1
Compressive Distilled Sensing: Sparse Recovery
Using Adaptivity in Compressive Measurements
Jarvis D. Haupt
1
, Richard G. Baraniuk
1
, Rui M. Castro
2
, and Robert D. Nowak
3
1
Dept. of Electrical and Computer Engineering, Rice University, Houston TX 77005
2
Dept. of Electrical Engineering, Columbia University, New York NY 10027
3
Dept. of Electrical and Computer Engineering, University of Wisconsin, Madison WI 53706
Abstract
—The recentlyproposed theory of
distilled sensing
establishes that adaptivity in sampling can dramatically improve
the performance of sparse recovery in noisy settings. In par
ticular, it is now known that adaptive point sampling enables
the detection and/or support recovery of sparse signals that are
otherwise too weak to be recovered using any method based on
nonadaptive point sampling. In this paper the theory of dis
tilled sensing is extended to highlyundersampled regimes, as in
compressive sensing. A simple adaptive samplingandrefinement
procedure called
compressive distilled sensing
is proposed, where
each step of the procedure utilizes information from previous
observations to focus subsequent measurements into the proper
signal subspace, resulting in a significant improvement in effective
measurement SNR on the signal subspace. As a result, for the
same budget of sensing resources,
compressive distilled sensing
can result in significantly improved error bounds compared to
those for traditional compressive sensing.
I. I
NTRODUCTION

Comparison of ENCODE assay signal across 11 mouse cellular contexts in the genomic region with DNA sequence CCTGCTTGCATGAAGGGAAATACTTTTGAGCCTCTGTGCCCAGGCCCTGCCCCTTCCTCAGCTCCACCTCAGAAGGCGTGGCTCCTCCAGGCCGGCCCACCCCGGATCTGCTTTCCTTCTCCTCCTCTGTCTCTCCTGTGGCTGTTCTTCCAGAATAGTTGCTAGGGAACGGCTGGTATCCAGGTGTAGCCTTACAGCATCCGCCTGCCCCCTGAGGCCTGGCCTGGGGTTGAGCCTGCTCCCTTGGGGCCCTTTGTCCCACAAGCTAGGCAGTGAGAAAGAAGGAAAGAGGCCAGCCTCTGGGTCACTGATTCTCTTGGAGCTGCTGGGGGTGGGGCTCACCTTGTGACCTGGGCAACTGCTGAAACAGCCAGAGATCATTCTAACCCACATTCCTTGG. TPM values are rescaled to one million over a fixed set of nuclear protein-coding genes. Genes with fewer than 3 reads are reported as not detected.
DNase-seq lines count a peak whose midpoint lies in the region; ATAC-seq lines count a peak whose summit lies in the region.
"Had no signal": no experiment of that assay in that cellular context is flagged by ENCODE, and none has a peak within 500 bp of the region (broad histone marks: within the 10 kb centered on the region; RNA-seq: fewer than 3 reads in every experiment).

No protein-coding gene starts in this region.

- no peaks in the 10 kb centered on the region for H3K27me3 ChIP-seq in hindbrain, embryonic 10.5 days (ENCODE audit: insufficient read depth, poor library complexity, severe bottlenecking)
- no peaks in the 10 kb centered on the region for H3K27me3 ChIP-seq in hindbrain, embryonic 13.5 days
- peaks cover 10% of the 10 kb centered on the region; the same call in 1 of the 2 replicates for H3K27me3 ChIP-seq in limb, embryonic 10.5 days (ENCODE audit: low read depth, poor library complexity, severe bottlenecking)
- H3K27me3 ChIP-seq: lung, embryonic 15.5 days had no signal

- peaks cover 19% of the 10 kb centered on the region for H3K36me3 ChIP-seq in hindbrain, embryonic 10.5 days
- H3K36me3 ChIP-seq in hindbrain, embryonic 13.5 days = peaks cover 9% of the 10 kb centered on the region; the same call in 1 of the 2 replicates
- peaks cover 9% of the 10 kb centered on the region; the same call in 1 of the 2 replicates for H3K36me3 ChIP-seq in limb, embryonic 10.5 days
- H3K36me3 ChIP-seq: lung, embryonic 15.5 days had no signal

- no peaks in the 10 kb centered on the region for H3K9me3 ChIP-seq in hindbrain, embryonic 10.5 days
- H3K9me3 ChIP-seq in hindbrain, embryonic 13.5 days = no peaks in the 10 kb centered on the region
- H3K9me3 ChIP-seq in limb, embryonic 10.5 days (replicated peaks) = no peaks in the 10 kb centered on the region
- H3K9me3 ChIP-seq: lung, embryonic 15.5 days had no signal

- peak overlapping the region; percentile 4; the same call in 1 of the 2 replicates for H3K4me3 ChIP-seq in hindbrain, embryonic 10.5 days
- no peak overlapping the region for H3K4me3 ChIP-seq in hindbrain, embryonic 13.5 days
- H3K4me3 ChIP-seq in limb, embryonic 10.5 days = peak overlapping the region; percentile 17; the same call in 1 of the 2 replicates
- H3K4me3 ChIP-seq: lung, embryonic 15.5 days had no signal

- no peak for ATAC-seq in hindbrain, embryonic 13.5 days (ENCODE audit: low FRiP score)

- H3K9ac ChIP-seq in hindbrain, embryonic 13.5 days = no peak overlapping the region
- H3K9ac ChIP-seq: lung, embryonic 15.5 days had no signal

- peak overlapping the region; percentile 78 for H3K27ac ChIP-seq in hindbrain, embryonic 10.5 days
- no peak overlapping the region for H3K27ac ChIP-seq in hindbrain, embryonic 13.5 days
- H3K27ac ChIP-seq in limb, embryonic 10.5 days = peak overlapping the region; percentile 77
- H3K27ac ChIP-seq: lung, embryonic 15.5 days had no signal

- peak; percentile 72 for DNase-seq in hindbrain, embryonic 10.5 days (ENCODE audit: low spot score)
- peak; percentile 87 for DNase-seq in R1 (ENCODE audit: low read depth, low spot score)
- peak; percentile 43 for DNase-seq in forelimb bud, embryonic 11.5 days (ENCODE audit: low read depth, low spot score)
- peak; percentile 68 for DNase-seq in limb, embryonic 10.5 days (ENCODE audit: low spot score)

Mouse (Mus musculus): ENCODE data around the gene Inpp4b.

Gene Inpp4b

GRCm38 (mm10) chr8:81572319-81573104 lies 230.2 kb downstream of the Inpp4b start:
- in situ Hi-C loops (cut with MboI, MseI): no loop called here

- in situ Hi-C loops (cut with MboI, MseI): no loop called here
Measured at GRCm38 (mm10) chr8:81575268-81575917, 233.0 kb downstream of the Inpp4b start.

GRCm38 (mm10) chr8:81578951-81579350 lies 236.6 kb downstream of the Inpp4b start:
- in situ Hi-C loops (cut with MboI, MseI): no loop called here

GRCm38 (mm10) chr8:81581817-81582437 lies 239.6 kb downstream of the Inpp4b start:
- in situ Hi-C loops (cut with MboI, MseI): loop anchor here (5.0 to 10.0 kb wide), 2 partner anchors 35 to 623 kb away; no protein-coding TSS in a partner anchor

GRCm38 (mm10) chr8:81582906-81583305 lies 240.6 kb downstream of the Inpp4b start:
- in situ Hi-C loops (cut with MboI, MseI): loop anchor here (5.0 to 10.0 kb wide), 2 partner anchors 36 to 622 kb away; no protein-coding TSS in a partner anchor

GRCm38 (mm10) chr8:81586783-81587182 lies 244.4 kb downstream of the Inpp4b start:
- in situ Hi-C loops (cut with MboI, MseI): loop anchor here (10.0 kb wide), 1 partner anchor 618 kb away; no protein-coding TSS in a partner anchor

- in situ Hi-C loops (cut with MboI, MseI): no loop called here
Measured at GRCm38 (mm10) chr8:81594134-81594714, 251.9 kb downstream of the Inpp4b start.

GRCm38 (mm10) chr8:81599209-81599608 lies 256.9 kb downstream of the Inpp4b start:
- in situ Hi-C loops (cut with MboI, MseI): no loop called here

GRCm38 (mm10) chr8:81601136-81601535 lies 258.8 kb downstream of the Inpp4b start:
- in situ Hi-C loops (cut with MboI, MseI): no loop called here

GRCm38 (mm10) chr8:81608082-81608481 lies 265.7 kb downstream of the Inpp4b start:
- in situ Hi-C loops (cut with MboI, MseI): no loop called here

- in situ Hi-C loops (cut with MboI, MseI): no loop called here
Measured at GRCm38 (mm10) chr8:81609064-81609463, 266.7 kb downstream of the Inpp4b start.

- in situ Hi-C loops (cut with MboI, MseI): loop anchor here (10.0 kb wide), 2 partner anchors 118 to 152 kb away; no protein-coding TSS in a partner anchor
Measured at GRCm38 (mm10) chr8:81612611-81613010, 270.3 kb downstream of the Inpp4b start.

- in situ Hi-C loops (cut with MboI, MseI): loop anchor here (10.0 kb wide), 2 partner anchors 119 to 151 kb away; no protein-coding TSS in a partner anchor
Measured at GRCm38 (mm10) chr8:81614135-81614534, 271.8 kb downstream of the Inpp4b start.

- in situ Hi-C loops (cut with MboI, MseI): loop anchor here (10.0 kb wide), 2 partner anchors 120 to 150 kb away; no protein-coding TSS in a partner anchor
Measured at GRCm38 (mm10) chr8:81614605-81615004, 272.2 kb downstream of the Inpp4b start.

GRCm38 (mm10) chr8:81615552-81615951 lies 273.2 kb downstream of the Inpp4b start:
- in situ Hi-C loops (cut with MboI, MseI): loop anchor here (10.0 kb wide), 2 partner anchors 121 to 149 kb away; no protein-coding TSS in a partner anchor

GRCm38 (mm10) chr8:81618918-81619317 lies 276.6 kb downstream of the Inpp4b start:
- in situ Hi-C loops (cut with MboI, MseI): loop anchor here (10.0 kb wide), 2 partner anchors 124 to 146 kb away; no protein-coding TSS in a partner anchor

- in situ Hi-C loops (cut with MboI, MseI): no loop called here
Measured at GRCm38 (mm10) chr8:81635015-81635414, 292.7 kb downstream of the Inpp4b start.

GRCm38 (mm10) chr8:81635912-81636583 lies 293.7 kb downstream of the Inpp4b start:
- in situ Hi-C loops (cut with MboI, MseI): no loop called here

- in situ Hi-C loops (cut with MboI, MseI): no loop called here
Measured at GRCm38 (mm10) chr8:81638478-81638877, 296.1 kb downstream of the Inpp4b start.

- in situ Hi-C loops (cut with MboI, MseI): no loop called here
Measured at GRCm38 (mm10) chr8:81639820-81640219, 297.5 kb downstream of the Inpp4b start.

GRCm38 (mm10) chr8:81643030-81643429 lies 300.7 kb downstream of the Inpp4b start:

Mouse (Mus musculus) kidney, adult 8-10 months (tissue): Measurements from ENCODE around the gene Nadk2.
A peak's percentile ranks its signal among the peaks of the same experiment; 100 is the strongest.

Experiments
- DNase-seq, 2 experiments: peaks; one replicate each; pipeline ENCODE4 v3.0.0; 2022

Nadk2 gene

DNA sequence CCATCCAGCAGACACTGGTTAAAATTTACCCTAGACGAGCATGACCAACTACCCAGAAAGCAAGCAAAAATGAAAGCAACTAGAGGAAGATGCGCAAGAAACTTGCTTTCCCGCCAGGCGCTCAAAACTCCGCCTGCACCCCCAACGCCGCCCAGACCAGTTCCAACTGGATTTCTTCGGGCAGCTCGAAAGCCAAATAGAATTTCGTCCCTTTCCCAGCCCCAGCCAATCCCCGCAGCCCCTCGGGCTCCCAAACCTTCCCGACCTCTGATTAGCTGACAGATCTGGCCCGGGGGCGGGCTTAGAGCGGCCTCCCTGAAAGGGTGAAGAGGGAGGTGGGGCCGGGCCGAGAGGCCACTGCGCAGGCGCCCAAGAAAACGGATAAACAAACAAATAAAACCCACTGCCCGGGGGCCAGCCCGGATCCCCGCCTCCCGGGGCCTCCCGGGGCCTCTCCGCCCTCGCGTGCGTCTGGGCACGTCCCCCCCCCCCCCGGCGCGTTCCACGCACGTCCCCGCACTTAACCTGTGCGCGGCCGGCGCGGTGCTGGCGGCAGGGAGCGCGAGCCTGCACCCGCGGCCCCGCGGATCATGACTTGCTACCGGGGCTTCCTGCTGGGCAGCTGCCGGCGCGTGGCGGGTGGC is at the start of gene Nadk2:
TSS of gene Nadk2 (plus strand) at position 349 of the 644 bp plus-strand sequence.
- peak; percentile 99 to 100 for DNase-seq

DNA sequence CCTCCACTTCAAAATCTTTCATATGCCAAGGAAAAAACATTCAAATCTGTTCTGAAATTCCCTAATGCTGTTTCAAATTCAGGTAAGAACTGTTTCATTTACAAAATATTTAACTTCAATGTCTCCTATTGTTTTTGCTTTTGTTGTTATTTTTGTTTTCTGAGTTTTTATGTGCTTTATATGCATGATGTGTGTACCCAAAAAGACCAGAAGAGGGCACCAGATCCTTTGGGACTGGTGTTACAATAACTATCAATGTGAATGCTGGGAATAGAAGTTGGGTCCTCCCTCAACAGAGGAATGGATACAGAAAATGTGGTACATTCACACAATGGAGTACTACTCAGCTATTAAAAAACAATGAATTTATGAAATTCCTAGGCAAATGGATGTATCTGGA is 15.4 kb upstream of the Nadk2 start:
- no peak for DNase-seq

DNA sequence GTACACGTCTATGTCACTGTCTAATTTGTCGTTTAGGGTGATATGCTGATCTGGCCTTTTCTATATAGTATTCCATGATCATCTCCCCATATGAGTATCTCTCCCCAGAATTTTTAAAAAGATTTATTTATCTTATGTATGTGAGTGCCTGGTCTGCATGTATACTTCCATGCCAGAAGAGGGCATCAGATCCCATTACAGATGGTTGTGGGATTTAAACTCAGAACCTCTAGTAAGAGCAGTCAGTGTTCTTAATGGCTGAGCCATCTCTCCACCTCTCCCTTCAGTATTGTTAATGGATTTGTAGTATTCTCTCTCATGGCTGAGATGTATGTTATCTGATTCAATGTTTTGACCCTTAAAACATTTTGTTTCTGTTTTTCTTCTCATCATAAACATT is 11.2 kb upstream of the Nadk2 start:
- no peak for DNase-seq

Let
x
∈
R
n
be a sparse vector supported on the set
S
=
{
i
:
x
i
6
= 0
}
, where
S
=
s
¿
n
, and consider observing
x
according to the linear observation model
y
=
Ax
+
w,
(1)
where
A
is an
m
×
n
realvalued matrix (possibly random)
that satisfies
E
£
k
A
k
2
F
/
≤
n
, and where
w
i
iid
∼ N
(0
, σ
2
)
for
some
σ
≥
0
. This model is central to the emerging field of
compressive sensing
(CS), which deals primarily with recovery
of
x
in highlyunderdetermined settings (that is, where the
number of measurements
m
¿
n
).
Initial results in CS establish a rather surprising result—
using certain observation matrices
A
for which the number of
rows is a constant multiple of
s
log
n
, it is possible to recover
x
exactly
from
{
y, A
}
, and in addition, the recovery can be
accomplished by solving a tractable convex optimization [1]–
[3]. Matrices
A
for which this exact recovery is possible are
easy to construct in practice. For example, matrices whose
entries are i.i.d. realizations of certain zeromean distributions
(Gaussian, symmetric Bernoulli, etc.) are sufficient to allow
this recovery with high probability [2]–[4].
In practice, however, it is rarely the case that observations
are perfectly noisefree. In these settings, rather than attempt
This work was partially supported by the ARO, grant no. W911NF091
0383, the NSF, grant no. CCF0353079, and the AFOSR, grant no. FA9550
0910140.
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 Spring '10
 RunyiYu
 Probability, Signal Processing, Nyquist–Shannon sampling theorem, Compressed Sensing, Emmanuel Candès, Noiselet

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